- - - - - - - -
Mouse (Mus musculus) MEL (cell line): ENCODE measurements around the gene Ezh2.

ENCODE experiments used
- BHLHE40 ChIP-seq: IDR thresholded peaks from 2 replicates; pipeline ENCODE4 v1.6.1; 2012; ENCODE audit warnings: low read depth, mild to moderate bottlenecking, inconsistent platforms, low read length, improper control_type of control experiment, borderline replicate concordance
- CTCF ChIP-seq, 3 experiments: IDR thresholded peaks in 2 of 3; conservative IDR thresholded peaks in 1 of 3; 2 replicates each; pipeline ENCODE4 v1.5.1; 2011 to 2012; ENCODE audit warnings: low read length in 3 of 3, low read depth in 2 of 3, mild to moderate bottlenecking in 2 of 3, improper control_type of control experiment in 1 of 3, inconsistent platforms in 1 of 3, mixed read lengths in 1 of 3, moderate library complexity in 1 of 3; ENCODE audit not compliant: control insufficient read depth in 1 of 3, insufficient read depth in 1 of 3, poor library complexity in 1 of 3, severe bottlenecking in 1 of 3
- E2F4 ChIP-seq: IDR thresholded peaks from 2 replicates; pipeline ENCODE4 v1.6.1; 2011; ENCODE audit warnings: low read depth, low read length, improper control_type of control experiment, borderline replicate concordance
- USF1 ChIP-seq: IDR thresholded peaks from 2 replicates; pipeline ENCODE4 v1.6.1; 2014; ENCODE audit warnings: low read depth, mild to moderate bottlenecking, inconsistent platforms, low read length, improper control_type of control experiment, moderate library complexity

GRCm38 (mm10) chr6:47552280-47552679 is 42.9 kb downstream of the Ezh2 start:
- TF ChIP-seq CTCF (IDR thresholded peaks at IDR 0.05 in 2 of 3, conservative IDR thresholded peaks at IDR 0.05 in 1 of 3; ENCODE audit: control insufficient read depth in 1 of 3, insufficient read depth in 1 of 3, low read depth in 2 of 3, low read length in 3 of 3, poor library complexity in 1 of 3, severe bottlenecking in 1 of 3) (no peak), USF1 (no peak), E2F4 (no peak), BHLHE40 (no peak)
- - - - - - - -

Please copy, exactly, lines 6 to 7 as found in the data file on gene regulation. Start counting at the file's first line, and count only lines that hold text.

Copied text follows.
- USF1 ChIP-seq: IDR thresholded peaks from 2 replicates; pipeline ENCODE4 v1.6.1; 2014; ENCODE audit warnings: low read depth, mild to moderate bottlenecking, inconsistent platforms, low read length, improper control_type of control experiment, moderate library complexity

GRCm38 (mm10) chr6:47552280-47552679 is 42.9 kb downstream of the Ezh2 start: